Success of Reconstruction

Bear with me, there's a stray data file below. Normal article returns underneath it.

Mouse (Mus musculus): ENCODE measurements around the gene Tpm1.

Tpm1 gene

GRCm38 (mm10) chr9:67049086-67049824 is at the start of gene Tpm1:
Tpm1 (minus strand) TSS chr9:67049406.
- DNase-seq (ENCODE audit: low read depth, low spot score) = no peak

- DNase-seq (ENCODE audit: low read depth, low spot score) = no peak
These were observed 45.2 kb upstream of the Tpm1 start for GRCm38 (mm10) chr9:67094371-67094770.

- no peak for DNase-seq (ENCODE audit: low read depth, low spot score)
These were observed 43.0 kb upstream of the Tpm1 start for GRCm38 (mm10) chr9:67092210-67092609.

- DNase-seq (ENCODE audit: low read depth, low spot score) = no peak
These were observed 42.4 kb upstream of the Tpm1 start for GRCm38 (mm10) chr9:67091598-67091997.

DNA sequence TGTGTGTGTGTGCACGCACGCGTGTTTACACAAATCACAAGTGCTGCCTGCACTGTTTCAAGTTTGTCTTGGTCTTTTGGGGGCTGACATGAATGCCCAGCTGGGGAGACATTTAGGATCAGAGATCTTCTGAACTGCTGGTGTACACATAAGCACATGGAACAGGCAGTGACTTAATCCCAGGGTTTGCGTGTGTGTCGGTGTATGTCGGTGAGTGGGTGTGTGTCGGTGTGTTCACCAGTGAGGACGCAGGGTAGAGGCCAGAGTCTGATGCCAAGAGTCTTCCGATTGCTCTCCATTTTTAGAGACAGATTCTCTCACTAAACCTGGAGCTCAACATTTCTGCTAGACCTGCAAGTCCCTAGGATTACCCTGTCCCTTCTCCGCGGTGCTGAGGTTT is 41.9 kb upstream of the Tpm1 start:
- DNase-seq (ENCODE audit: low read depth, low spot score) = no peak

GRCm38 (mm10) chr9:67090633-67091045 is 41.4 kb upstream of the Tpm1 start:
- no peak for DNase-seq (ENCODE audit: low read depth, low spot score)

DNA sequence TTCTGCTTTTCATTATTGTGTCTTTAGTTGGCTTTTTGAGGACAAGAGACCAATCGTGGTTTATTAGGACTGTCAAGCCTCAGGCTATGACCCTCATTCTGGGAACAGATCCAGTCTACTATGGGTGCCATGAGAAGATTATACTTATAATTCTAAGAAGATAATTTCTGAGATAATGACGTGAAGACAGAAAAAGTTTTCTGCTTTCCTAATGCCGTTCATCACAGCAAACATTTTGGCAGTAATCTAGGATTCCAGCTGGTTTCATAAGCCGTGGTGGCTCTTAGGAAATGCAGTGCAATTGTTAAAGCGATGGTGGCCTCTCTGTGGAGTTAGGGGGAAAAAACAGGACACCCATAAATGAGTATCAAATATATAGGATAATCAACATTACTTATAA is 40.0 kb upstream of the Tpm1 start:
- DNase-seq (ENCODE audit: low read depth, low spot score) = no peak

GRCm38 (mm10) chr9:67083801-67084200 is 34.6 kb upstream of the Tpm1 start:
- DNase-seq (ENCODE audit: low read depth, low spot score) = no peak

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Success of Reconstruction Reconstruction was the time period following the Civil War, which lasted from 1865 to 1877, in which the United States began to rebuild. The term can also refer to the process the federal government used to readmit the defeated Confederate states to the Union. While all aspects of Reconstruction were not successful, the main goal of the time period was carried out, making Reconstruction over all successful. During this time, the Confederate states were readmitted to the Union, the thirteenth, fourteenth, and fifteenth amendments were ratified, and African Americans were freed from slavery and able to start new lives. One of the first goals of Reconstruction was to readmit the Confederate states into the Union, and during the debate in Congress over how to readmit the states, the Thirteenth, Fourteenth, and Fifteenth Amendments were ratified. The United States had three different presidents between 1865 and 1877, who all had different opinions as to how the actions of readmitting the states should be carried out. President Lincoln devised the Ten Percent Plan in an effort to get the Confederate states to rejoin the Union. In Lincoln's plan, all Confederates, other than high-ranking officials, would be pardoned if they would swear allegiance to the Union and promise to obey its laws. Once ten percent of the people on the 1860 voting lists took the oath of allegiance, the state would be free to form a state government, and would be readmitted to the Union. Many of the Republicans in Congress were angered by this plan, because they believed that it was too lenient. After President Lincoln was assassinated, Andrew Johnson assumed the presidency with a new plan, which became known as Presiden... ... middle of paper ... ...rican Americans were able to raise their children without the fear of someone selling them. The work ethic of African Americans also changed with the end of slavery. Husbands became the primary providers for the family, and wives either went to work later, or stopped working in the fields completely, so they could take care of their children and houses as they had seen white women do. The period of Reconstruction after the Civil War was successful because it brought the Confederate states back into the Union, which is what one definition of the term Reconstruction refers to, and it helped African Americans to experience aspects of life that they had never before been allowed to. Due to the ratification of the thirteenth, fourteenth, and fifteenth amendments, former slaves were able to start new lives for themselves with legal rights to defend their actions.
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